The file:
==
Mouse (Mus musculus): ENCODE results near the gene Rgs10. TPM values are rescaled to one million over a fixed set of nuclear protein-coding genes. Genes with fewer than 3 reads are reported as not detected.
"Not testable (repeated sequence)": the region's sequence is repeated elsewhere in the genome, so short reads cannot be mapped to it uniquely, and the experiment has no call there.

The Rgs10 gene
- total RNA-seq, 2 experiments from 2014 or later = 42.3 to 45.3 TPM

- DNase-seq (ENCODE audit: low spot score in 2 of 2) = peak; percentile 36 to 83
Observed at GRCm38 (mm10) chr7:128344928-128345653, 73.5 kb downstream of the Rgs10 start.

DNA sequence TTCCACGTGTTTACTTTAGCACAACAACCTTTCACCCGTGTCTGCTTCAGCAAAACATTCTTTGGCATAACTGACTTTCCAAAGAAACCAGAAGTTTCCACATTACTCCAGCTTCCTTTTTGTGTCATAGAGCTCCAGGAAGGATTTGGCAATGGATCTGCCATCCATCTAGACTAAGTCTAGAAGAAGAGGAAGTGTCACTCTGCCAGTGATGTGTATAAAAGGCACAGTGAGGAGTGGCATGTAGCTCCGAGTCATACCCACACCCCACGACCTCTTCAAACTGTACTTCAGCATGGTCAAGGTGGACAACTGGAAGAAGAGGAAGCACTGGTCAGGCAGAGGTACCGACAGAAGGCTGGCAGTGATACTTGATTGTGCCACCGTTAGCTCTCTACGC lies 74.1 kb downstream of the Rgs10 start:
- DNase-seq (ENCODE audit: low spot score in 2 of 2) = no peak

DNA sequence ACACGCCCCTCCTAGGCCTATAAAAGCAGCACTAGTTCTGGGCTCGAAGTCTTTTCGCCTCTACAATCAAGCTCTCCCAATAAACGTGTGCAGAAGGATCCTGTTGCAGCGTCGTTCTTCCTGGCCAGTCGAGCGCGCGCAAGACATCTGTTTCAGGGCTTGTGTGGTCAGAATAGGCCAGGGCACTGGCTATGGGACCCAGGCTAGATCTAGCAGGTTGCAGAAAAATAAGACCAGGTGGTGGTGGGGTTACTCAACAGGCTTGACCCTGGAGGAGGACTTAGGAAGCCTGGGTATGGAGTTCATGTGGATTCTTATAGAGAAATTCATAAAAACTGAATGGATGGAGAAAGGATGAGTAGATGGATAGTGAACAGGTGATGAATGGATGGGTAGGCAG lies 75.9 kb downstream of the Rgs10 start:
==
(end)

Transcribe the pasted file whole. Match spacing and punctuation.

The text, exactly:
Mouse (Mus musculus): ENCODE results near the gene Rgs10. TPM values are rescaled to one million over a fixed set of nuclear protein-coding genes. Genes with fewer than 3 reads are reported as not detected.
"Not testable (repeated sequence)": the region's sequence is repeated elsewhere in the genome, so short reads cannot be mapped to it uniquely, and the experiment has no call there.

The Rgs10 gene
- total RNA-seq, 2 experiments from 2014 or later = 42.3 to 45.3 TPM

- DNase-seq (ENCODE audit: low spot score in 2 of 2) = peak; percentile 36 to 83
Observed at GRCm38 (mm10) chr7:128344928-128345653, 73.5 kb downstream of the Rgs10 start.

DNA sequence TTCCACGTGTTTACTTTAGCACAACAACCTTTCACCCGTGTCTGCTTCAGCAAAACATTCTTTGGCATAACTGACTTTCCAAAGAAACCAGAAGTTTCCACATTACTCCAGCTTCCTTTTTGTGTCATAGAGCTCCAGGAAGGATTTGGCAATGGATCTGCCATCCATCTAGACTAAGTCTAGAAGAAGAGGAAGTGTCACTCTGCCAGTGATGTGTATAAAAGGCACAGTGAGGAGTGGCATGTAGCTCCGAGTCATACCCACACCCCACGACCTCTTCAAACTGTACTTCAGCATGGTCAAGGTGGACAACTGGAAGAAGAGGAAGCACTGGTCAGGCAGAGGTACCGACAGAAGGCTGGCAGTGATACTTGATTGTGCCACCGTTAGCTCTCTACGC lies 74.1 kb downstream of the Rgs10 start:
- DNase-seq (ENCODE audit: low spot score in 2 of 2) = no peak

DNA sequence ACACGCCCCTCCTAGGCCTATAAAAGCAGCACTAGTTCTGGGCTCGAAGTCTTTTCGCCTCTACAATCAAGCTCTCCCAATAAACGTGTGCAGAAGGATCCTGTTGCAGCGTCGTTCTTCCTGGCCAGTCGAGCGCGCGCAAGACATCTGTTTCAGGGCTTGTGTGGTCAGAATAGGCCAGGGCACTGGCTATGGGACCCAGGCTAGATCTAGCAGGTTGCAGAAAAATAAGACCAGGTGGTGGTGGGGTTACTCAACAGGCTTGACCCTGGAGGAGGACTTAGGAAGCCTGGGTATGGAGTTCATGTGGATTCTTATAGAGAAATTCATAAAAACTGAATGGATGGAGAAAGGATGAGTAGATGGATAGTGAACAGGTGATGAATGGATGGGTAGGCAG lies 75.9 kb downstream of the Rgs10 start: